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La Belle Cuisine
Big Bad Feast
would I think you might be interested in an ongoing Thanksgiving
weeks before Christmas? Easy.
Your family tradition might be
the same as ours. Your Christmas Feast may be simply a variation on the
theme. That is the case with
many folks. Or so I’m told. In
which case, this information may be of assistance to you.
how about this?
The Major (remember him? I suspect he has migrated
to Mars by now,,,)
hosted The Big
Bad Feast. Ahah! Just as
you are really curious!
You cannot help wondering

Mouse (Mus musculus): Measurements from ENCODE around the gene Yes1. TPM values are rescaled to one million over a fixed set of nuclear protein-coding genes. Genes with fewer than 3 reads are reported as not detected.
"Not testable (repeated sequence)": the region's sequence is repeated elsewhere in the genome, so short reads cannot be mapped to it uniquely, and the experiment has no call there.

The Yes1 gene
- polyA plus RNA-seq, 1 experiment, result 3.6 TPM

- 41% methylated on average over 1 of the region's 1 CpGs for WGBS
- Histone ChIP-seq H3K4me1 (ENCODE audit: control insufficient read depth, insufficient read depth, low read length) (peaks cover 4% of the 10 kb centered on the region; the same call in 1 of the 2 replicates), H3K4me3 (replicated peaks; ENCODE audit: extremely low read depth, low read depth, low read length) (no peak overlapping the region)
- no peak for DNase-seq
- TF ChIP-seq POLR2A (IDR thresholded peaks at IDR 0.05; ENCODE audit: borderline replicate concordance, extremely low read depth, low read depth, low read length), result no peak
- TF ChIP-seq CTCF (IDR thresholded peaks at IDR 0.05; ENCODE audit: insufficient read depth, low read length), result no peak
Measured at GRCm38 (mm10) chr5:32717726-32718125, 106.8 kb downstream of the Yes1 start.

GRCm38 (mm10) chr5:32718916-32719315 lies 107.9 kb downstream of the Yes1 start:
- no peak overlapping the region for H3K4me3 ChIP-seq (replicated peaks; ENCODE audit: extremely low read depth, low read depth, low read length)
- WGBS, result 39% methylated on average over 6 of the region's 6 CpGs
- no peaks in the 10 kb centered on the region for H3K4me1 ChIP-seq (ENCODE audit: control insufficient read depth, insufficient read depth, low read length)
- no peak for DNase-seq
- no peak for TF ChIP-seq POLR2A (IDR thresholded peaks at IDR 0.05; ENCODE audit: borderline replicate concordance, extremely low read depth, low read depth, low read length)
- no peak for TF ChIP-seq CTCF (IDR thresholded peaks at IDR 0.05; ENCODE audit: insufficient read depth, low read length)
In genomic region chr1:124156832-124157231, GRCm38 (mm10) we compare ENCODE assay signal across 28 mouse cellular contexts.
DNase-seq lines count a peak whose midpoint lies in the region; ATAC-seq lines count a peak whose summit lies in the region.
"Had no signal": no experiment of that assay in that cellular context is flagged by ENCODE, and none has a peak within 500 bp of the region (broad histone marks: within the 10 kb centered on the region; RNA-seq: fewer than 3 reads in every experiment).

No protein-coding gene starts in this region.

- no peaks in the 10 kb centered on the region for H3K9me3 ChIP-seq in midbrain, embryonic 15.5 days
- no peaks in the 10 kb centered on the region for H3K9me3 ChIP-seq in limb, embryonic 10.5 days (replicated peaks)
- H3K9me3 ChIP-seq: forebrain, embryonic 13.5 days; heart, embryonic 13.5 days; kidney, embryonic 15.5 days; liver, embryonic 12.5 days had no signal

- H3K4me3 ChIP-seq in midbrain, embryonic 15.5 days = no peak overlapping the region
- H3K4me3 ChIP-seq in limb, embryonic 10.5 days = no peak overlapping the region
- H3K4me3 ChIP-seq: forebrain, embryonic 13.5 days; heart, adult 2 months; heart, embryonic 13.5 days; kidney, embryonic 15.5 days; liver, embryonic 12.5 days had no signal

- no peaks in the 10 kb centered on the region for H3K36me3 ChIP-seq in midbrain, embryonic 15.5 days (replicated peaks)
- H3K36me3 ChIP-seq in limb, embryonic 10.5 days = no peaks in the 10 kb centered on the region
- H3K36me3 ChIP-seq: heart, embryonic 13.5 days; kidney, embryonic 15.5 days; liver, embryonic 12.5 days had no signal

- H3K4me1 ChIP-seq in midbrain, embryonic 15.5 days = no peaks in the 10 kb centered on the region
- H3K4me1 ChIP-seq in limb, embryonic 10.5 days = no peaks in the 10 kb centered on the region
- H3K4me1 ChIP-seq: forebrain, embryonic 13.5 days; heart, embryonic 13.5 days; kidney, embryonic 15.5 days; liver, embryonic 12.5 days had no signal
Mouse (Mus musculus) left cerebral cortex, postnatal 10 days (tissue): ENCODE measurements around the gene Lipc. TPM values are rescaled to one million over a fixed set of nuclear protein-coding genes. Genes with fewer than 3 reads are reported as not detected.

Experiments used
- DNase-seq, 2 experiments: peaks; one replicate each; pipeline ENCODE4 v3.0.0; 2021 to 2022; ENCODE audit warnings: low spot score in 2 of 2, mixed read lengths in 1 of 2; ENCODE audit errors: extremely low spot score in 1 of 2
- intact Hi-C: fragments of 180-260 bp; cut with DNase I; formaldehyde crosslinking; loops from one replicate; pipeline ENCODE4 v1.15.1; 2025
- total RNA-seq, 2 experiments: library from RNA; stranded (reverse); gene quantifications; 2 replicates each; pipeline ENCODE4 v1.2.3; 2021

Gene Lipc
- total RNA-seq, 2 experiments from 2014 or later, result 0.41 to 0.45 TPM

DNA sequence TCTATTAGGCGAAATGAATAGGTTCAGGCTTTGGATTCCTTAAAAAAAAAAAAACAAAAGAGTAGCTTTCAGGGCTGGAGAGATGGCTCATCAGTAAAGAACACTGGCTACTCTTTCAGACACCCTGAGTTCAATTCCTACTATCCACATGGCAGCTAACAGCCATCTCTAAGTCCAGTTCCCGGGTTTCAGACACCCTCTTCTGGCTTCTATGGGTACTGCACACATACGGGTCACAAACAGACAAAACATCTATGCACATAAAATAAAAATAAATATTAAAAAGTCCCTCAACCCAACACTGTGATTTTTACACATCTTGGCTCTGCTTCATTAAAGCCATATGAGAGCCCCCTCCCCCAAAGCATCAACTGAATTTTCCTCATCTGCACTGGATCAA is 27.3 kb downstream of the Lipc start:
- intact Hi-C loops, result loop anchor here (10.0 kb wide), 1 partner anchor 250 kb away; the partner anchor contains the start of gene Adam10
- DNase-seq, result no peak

chef was up to this time,
right? Right! Wonder no more…
is what The Major had in mind:
– Lemongrass Soup with Shrimp (recipe follows)
– Pork Chops with Crawfish and Cajun Noodles
(Thanksgiving Day) – Turkey and all the trimmings
(Translation: 3 deep-fried turkeys, his signature smoked oyster dressing
and turkey gravy, Rum-Glazed
and Oyster Mushroom Gratin, and Brussels sprouts. It
would not be
Thanksgiving without the obligatory
pumpkin pie. And, just because I
I threw in a delicious Mocha
Rum Cake, which actually
had nothing to do with Thanksgiving.) Okay?
Oh yeah. Almost forgot. Also at
my request, there was an appetizer of
The World’s Best Crab-Stuffed
Mushrooms. Just had to do it.
would have something to nibble on while we were cooking, of
– Chef Keegan’s
Crab and Mushroom Bisque
Red Wine and Shiitake Risotto
mercy, mercy! Mouthwatering, no? You
may be wondering how
many people The Major was planning to feed. And, perhaps, how many
refrigerators he has. You would not believe me if I told you, so just don’t